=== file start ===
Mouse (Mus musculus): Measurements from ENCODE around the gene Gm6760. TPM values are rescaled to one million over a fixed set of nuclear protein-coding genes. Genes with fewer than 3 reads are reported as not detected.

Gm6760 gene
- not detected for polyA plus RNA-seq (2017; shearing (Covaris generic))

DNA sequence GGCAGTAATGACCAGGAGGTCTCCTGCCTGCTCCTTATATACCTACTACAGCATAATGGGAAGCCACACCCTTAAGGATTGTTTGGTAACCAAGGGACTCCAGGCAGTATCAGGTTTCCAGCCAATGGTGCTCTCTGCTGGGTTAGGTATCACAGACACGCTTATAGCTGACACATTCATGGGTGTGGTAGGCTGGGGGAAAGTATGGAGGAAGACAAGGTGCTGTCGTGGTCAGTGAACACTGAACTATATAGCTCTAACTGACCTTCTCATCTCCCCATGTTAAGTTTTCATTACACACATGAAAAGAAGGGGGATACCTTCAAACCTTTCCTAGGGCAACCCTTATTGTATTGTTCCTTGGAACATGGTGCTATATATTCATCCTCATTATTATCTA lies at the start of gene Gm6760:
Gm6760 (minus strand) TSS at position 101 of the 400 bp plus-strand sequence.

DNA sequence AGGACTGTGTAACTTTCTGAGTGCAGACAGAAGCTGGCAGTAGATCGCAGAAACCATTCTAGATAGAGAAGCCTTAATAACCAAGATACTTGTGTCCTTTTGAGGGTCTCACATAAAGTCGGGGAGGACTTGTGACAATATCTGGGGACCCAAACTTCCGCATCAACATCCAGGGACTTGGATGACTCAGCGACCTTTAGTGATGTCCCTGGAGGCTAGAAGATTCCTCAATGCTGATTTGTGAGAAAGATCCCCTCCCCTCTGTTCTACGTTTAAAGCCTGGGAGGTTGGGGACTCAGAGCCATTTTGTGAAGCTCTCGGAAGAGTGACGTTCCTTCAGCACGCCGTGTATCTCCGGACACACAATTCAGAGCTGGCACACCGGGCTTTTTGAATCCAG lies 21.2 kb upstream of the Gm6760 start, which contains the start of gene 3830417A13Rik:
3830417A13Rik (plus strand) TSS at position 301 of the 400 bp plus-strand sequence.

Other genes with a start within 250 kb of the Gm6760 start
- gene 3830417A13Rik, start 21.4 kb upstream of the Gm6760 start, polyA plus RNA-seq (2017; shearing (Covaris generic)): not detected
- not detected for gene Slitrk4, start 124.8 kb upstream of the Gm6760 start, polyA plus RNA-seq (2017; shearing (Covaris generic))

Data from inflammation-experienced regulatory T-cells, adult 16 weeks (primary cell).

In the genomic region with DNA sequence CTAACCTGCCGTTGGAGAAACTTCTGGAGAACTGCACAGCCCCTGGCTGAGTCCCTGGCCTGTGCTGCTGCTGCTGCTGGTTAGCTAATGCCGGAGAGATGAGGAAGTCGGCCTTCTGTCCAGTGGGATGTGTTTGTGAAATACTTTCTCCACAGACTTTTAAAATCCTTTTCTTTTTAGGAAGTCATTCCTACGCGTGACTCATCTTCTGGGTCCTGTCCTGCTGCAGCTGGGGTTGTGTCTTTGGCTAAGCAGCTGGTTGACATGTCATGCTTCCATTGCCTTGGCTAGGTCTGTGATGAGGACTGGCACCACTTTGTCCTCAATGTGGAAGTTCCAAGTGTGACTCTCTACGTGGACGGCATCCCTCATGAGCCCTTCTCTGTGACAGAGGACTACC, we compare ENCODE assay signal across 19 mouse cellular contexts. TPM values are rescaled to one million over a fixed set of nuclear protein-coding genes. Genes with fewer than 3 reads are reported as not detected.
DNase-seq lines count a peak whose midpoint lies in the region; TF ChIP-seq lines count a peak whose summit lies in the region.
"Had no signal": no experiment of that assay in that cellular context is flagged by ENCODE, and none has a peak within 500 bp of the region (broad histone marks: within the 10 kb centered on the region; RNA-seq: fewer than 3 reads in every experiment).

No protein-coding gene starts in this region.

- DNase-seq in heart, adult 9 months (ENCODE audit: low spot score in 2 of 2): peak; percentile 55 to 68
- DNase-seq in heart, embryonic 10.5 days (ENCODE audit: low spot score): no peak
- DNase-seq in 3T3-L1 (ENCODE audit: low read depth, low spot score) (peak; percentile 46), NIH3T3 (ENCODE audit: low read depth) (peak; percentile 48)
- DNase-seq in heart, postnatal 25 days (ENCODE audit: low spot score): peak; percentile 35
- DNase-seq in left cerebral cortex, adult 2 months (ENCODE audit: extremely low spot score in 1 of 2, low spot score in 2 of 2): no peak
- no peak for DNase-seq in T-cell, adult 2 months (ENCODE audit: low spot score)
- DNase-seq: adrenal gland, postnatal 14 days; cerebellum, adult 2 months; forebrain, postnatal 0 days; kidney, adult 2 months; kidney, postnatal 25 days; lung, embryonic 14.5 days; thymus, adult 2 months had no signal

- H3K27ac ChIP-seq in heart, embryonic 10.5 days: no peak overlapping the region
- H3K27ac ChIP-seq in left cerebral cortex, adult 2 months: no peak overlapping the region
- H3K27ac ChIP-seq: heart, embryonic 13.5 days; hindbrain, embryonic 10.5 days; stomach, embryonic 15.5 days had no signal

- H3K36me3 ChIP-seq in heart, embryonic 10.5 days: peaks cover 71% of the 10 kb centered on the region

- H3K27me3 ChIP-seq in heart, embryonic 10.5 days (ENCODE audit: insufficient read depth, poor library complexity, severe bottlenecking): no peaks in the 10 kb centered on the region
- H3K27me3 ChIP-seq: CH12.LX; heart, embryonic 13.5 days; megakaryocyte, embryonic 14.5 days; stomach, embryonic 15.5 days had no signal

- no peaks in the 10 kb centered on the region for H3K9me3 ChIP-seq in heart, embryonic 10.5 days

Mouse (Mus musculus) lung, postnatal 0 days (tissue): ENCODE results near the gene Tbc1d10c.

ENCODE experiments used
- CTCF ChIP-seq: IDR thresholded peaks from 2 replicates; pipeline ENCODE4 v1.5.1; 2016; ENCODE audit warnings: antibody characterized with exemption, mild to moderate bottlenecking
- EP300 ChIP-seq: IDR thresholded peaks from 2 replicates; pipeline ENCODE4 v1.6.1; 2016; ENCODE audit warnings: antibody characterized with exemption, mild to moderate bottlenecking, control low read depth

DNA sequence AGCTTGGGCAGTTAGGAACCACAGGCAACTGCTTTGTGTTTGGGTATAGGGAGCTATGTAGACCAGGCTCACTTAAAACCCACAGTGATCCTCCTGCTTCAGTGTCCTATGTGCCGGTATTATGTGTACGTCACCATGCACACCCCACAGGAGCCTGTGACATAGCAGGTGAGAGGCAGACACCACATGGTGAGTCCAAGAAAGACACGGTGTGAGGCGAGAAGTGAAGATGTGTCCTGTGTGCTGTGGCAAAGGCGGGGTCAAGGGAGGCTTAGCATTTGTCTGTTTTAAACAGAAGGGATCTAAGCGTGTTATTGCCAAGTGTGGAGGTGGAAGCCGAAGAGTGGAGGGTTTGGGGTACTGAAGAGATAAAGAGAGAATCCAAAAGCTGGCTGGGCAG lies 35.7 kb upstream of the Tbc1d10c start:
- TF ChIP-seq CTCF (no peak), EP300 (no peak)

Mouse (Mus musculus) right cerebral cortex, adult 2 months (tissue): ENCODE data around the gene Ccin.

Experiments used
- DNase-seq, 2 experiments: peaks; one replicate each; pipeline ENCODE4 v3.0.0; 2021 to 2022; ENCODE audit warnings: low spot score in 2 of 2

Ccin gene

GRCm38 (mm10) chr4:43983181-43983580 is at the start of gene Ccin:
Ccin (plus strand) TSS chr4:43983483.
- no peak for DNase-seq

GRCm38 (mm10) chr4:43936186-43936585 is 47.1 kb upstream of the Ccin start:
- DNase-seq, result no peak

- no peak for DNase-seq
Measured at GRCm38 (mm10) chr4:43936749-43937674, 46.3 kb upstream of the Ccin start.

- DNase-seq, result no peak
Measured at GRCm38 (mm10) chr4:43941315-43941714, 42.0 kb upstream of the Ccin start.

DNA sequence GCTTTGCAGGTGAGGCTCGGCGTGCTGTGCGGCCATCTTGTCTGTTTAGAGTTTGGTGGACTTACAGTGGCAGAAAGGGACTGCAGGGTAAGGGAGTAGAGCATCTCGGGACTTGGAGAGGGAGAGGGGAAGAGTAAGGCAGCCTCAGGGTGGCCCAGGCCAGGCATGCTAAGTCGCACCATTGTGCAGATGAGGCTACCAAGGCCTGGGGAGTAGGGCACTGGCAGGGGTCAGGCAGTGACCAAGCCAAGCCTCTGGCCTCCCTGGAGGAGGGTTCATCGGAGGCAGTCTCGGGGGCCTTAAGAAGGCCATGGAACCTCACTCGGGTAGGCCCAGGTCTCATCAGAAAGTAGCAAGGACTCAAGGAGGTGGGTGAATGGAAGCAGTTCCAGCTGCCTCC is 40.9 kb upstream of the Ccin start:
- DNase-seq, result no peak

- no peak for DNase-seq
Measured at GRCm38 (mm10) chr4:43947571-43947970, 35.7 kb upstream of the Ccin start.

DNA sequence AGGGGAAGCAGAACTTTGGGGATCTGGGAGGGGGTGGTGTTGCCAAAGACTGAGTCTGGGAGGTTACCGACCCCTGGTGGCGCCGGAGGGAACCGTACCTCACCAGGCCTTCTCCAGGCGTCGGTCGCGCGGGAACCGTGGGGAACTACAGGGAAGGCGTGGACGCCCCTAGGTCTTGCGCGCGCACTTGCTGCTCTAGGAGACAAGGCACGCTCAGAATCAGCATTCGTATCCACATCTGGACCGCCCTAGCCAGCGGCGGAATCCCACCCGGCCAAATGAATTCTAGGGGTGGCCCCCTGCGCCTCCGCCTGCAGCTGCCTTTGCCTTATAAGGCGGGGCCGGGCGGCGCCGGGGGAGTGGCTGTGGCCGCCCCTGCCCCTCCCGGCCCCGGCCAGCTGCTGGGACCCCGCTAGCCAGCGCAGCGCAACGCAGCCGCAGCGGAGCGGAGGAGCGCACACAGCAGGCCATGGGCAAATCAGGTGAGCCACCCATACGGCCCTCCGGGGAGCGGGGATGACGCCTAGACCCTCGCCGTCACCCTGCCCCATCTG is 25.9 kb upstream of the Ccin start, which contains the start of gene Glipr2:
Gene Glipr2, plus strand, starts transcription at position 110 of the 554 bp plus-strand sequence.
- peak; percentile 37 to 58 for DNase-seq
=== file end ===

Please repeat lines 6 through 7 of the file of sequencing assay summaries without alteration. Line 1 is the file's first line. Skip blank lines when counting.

DNA sequence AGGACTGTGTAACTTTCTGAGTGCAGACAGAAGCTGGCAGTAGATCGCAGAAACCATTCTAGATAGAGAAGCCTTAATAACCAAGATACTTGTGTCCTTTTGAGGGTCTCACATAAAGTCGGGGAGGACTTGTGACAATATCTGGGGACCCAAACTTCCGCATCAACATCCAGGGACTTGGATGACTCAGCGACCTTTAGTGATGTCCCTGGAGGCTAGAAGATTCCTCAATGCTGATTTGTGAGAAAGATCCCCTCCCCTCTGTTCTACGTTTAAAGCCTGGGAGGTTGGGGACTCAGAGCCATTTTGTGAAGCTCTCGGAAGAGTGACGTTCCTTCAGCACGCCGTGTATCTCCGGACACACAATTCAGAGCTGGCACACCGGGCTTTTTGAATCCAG lies 21.2 kb upstream of the Gm6760 start, which contains the start of gene 3830417A13Rik:
3830417A13Rik (plus strand) TSS at position 301 of the 400 bp plus-strand sequence.